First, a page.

When retired dealer Derek
Worboys first learned about the "appalling treasure
trove" of forger's implements in the estate of George
Santo, he knew that they must quickly be put in a "place
of complete safety" before they could fall into unscrupulous
hands. Santo had acquired the cancellation devices from the
estate of a "rogue dealer" and kept them safely out
of the hands of crooks for several years. Santo's son, Clive,
was seeking a permanent repository for the devices.
The price being asked for the cancellation devices was
so high that a creative solution was required. Worboys and
Roger West of Phoenix International hit on the plan of selling
subscriptions to a handbook of the forgery types to raise the
required sum. While many of the dealers they approached
behaved as if they did not wish to see knowledge of the forgeries
become widely available, they eventually secured the required
backing, published the handbook, and deposited the items
safely within the confines of the Royal Philatelic Society.
The history of the collection is truly
fascinating. In the 1930's, a "Madame Joseph" living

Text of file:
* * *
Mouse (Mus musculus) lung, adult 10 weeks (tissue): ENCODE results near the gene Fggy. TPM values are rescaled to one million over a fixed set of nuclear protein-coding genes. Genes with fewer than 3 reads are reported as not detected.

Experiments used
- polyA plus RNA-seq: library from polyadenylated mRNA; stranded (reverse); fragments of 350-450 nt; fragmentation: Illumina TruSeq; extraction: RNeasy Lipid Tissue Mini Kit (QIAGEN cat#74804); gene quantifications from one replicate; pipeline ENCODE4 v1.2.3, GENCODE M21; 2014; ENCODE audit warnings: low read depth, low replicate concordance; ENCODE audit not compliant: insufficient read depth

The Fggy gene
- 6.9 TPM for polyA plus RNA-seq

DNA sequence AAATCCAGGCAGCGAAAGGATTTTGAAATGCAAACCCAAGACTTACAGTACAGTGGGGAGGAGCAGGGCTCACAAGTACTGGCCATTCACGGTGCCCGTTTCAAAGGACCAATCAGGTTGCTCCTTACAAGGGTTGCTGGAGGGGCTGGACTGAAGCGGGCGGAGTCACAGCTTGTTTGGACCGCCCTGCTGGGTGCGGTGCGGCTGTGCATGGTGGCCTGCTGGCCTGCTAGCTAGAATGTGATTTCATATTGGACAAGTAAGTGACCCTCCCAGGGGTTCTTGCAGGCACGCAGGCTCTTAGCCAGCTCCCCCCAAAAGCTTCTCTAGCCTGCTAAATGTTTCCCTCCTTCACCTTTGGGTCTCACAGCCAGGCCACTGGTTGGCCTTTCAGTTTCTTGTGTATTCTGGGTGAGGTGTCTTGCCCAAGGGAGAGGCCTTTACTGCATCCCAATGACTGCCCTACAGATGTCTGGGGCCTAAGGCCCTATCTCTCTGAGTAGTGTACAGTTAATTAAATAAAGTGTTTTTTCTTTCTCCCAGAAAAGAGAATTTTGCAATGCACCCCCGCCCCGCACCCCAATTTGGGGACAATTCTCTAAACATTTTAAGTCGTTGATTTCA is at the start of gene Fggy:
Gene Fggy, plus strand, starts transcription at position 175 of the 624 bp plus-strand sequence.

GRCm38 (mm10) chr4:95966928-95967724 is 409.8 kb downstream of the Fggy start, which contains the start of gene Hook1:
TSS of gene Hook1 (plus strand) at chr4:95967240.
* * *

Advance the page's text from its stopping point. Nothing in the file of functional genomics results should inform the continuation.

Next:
in Paris produced the devices for London dealer Gordon Rhodes.
Rhodes used the devices to "improve" heavily hinged
and gumless stamps. Rhodes reportedly even offered next day
delivery of such items to unsuspecting collectors who inquired
after fine used stamps. In all, 438 devices are known to have
been used, including special cancels for the 1935 Silver
Jubilee and 1937 Coronation issues. After Rhodes' death, Cecil
Jones, who inherited Rhodes' shop, apparently continued the
forging (in part to pay his gambling debts) until the shop
changed hands in 1960.
The Madame Joseph collection includes the four
devices for the British Solomon Islands shown above. The first
forgery, with a date of November 23, 1909, could be found on
Small Canoe Issues. Although there is reason to suspect that
this cancel exists on the Large Canoe issue, its usage would
not be contemporaneous, since Woodford reportedly had
destroyed all remaining stock of the issue by March 23, 1909.
However, suitable placement of the cancel on the stamp could
obscure the year date. The Gizo and second
Tulagi forgery could be found on George V Keyplate issues. The
Lunga forgery could be found on the George VI Definitives.
As a curious epilogue to this story, Worboys
reports that between the fall of France in 1940 and its
liberation in 1944, Madame Joseph used her considerable skills
to forge documents used by the French Resistance in its
struggle against the Nazi occupiers. "Indeed, some
shot-down Allied airmen may well owe their lives and escape to
Madame J." For more on this most interesting story, see Forged
Madame Joseph Postmarks, by